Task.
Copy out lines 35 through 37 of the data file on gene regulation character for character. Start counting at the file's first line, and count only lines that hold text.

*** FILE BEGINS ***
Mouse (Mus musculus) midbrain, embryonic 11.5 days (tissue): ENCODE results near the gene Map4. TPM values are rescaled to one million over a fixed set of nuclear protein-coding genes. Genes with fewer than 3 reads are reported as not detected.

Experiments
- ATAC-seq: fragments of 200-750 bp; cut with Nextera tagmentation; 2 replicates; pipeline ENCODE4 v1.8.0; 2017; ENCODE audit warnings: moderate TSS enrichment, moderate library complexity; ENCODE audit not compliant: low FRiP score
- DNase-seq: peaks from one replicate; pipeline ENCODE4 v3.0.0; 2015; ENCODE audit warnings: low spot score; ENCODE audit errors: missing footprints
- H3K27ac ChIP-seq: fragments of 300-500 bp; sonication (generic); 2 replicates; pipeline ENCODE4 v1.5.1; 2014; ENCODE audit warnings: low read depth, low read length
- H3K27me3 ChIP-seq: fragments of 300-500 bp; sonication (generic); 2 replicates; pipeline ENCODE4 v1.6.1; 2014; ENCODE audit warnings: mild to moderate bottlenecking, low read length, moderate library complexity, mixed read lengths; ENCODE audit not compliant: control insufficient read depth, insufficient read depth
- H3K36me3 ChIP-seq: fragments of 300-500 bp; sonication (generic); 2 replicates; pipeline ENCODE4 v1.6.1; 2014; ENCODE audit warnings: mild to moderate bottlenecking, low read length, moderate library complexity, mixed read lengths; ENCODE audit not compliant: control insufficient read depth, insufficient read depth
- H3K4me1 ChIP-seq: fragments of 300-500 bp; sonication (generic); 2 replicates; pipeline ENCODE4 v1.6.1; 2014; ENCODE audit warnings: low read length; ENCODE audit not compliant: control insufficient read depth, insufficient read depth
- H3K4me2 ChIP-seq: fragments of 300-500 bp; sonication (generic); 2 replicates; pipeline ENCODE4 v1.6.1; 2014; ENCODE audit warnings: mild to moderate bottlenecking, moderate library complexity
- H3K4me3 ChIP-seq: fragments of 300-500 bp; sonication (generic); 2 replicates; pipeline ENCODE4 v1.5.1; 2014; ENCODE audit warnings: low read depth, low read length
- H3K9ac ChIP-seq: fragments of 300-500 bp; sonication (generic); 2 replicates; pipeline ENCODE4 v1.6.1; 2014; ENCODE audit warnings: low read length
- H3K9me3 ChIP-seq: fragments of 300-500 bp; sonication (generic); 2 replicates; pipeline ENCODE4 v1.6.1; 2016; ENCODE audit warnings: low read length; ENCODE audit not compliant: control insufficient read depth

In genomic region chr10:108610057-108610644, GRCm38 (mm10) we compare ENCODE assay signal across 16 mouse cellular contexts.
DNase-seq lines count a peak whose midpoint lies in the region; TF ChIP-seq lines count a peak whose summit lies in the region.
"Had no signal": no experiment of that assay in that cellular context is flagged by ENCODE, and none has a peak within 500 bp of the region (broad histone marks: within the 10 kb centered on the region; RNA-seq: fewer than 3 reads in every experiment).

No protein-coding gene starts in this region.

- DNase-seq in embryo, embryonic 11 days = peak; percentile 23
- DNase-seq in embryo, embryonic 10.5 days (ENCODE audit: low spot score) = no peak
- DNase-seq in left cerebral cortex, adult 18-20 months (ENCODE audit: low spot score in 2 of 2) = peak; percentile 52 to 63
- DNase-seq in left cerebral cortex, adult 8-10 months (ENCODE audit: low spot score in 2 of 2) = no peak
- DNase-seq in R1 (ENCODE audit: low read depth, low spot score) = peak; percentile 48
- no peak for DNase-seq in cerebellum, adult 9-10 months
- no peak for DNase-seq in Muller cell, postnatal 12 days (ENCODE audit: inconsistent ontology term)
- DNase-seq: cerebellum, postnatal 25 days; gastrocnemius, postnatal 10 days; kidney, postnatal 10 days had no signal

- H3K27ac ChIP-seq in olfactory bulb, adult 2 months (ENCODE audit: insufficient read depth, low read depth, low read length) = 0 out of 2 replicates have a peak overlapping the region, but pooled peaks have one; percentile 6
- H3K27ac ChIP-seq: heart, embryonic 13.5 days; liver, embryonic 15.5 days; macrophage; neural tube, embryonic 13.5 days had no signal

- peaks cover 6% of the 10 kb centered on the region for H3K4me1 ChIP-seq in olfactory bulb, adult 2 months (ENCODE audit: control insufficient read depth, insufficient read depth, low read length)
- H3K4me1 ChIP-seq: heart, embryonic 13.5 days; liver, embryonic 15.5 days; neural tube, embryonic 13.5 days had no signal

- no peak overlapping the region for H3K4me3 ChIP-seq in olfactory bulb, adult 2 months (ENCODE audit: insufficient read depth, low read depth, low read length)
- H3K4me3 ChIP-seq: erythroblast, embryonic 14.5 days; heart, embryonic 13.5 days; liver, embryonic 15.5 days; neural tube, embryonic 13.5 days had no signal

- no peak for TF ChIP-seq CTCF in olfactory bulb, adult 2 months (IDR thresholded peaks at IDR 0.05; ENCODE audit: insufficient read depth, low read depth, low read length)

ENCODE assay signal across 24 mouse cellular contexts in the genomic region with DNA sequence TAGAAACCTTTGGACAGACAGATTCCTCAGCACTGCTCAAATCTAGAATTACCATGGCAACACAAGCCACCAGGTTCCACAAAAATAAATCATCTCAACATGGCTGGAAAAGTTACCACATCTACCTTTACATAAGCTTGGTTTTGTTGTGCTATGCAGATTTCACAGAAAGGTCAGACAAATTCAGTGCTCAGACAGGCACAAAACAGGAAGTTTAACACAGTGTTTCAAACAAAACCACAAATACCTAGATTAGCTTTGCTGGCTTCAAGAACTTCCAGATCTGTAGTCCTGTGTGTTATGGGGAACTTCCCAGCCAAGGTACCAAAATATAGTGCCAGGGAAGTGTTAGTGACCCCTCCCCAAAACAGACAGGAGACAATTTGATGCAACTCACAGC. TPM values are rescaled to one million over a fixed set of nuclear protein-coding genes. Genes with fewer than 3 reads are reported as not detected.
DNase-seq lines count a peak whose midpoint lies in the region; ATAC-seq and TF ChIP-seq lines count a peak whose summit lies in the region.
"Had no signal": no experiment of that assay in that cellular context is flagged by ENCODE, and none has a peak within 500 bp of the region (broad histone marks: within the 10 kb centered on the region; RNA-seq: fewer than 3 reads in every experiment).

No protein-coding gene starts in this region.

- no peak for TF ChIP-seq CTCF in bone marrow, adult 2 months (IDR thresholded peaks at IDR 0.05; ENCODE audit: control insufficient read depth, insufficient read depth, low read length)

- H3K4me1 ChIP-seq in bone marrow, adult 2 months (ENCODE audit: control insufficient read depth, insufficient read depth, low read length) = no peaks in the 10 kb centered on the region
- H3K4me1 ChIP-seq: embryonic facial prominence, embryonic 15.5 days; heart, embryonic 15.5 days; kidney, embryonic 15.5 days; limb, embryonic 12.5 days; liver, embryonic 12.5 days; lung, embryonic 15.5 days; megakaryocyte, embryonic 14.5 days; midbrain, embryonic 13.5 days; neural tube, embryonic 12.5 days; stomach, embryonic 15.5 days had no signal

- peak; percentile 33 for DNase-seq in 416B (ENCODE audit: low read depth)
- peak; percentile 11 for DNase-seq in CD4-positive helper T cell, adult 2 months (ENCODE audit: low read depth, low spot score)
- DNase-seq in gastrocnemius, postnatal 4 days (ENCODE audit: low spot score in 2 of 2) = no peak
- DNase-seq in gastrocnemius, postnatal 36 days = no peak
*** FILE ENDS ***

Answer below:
No protein-coding gene starts in this region.

- no peak for TF ChIP-seq CTCF in bone marrow, adult 2 months (IDR thresholded peaks at IDR 0.05; ENCODE audit: control insufficient read depth, insufficient read depth, low read length)

- H3K4me1 ChIP-seq in bone marrow, adult 2 months (ENCODE audit: control insufficient read depth, insufficient read depth, low read length) = no peaks in the 10 kb centered on the region